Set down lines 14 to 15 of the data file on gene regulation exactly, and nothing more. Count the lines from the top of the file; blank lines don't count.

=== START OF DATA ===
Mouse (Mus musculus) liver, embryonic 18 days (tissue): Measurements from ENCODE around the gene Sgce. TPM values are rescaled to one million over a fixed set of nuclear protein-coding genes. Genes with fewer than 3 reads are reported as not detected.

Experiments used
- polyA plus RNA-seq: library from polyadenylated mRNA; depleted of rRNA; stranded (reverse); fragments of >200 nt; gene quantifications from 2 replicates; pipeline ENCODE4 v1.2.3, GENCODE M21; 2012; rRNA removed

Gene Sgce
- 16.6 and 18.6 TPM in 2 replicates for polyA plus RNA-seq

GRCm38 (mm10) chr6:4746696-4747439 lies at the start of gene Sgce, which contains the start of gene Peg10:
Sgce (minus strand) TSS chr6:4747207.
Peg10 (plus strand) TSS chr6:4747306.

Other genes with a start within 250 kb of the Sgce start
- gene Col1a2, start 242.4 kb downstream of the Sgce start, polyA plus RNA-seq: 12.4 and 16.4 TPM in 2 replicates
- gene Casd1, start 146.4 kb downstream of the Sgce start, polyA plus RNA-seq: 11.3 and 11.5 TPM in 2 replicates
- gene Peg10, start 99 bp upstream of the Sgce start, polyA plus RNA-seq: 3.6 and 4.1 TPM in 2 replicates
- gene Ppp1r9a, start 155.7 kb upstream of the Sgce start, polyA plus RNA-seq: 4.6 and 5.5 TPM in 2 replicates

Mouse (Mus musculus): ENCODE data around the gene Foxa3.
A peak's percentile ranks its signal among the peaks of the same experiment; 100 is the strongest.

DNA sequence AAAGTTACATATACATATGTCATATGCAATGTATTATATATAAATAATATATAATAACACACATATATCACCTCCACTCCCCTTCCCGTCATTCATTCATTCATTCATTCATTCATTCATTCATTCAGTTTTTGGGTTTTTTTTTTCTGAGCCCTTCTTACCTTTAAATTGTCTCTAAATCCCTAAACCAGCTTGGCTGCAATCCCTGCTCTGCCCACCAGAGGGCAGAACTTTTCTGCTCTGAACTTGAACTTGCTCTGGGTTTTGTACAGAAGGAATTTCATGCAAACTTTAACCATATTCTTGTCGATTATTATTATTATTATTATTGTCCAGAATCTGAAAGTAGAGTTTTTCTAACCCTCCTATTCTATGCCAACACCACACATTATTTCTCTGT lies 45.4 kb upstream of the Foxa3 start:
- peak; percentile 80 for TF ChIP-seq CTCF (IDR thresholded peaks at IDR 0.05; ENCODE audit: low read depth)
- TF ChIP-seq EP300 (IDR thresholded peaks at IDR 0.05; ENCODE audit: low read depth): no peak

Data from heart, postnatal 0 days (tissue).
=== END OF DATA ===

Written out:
Mouse (Mus musculus): ENCODE data around the gene Foxa3.
A peak's percentile ranks its signal among the peaks of the same experiment; 100 is the strongest.